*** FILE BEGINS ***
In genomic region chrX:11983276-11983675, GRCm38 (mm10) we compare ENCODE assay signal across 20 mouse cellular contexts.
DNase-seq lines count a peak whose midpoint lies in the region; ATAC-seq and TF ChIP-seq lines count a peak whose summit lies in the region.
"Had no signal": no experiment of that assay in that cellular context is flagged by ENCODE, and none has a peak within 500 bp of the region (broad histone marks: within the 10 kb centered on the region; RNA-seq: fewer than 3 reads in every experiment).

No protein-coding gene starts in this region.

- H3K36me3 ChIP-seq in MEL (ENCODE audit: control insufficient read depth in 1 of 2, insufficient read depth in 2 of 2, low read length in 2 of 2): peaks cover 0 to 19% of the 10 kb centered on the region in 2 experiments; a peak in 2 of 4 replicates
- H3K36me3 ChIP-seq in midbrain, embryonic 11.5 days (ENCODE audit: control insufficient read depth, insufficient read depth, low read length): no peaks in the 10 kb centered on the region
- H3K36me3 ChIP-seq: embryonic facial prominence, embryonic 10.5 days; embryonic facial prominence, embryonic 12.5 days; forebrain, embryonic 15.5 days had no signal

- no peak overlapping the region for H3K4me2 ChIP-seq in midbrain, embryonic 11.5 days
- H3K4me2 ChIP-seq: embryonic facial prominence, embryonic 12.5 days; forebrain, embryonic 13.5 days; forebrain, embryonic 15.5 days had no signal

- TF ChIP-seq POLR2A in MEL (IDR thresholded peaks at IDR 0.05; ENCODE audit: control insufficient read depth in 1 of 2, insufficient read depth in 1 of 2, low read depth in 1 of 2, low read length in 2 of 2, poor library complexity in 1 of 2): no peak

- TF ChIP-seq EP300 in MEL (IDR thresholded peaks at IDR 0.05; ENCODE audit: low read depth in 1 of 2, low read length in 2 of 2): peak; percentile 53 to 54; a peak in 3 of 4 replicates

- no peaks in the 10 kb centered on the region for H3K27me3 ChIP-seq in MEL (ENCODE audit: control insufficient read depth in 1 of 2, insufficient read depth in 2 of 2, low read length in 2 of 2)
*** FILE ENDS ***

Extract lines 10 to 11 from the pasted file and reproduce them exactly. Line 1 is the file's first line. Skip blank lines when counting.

- TF ChIP-seq POLR2A in MEL (IDR thresholded peaks at IDR 0.05; ENCODE audit: control insufficient read depth in 1 of 2, insufficient read depth in 1 of 2, low read depth in 1 of 2, low read length in 2 of 2, poor library complexity in 1 of 2): no peak

- TF ChIP-seq EP300 in MEL (IDR thresholded peaks at IDR 0.05; ENCODE audit: low read depth in 1 of 2, low read length in 2 of 2): peak; percentile 53 to 54; a peak in 3 of 4 replicates